MPOA and MEOA: Palm oil ops in reopened districts to adhere to Sabah government rules

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KUALA LUMPUR (April 10): The Malaysian Palm Oil Association (MPOA) and the Malaysian Estate Owners Association (MEOA) says planters operating in six districts that have been reopened in Sabah, will adhere to all conditions set by the state government as part of their reopening.

In a joint statement today, the industry associations expressed their appreciation of the state’s government’s decision to reopen palm oil operations in Tawau, Lahad Datu, Kinabatangan, Semporna, Kunak and Kalabakan. 

The reopening of operations is on condition individual operations should not have any positive cases, no persons under investigation (PUI) for Covid-19 and no workers who have had close contact with positive or suspected cases are working at such establishments. 

“We are very grateful that the stewardship of the State leadership and the authorities were able to appreciate the overall situation in assessing the risks pertaining to the Covid-19 and the oil palm plantation sector and approve the lifting of the shutdown with relevant measures put in place and to be adhered to, in order to curb the spread of Covid-19,” they said.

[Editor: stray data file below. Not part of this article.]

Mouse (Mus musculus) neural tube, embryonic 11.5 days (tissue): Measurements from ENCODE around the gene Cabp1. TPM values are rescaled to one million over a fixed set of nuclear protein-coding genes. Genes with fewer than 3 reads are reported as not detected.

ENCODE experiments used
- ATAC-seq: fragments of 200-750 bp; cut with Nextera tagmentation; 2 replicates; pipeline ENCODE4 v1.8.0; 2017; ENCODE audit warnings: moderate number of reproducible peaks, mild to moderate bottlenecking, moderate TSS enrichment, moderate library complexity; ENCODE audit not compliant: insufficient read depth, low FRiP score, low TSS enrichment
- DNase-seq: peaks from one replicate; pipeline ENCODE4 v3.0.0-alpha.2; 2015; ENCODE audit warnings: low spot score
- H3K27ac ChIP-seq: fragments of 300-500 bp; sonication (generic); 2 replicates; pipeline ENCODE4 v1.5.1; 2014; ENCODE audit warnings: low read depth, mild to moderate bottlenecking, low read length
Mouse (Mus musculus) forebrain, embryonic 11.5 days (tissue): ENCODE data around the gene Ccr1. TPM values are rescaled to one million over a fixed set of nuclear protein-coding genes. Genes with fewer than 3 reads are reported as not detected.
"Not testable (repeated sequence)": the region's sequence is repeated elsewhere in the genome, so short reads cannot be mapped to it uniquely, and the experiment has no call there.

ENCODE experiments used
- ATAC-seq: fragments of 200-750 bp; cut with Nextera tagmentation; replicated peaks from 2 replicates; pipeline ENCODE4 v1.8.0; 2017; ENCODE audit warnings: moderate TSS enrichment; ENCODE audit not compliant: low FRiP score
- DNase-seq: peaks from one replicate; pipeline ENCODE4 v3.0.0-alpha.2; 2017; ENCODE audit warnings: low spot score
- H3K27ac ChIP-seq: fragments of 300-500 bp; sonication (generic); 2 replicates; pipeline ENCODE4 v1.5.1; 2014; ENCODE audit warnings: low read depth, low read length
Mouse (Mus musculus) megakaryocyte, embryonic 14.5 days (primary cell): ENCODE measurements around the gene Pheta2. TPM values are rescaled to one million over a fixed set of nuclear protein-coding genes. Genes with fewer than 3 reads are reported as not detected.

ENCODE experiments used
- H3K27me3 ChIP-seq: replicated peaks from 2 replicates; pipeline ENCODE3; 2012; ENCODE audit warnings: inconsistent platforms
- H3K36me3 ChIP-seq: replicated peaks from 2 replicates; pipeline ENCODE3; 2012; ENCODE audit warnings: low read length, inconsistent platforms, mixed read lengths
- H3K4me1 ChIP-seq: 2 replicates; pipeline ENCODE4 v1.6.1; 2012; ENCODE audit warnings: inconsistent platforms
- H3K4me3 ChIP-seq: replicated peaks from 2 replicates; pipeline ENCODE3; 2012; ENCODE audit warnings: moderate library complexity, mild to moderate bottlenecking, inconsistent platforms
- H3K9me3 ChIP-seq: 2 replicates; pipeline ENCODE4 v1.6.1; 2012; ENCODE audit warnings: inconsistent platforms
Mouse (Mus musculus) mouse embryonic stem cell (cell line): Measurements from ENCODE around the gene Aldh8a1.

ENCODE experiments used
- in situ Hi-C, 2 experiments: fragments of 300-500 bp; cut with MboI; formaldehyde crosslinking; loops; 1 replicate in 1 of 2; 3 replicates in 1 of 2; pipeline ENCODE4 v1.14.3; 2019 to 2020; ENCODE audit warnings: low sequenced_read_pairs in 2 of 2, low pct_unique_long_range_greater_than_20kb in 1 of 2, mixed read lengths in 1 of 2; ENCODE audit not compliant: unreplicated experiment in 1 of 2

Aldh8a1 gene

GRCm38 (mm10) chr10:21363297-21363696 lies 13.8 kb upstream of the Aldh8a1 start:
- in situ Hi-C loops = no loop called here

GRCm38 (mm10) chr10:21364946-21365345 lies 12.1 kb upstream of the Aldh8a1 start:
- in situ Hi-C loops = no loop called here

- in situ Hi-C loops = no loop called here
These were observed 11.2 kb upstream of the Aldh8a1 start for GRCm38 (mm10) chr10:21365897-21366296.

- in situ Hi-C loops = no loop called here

The MPOA and MEOA said they have been working diligently with the relevant authorities in the state over the past week.

They noted their appreciation for local plantation associations, namely East Malaysian Planters Association (EMPA), in the move towards overturning the shutdown in the six districts. 

“In addition, we are affirmed that the planters’ fraternity including the local growers in Sabah and many of the relevant stakeholders, Sabah’s Ministry of Health and Ministry of Agriculture and Food Industries and the Federal government, have been very supportive and all have worked tirelessly covering numerous aspects towards the above-welcomed decision.
The associations and the members will adhere strictly to the conditions set and will continue to engage and support the diligent measures taken by the State and the relevant authorities to curb the spread of Covid-19 in Sabah,” they concluded. 

The six closed areas accounted for 75% of Sabah’s palm oil output. Sabah is the largest palm oil-producing state in Malaysia.

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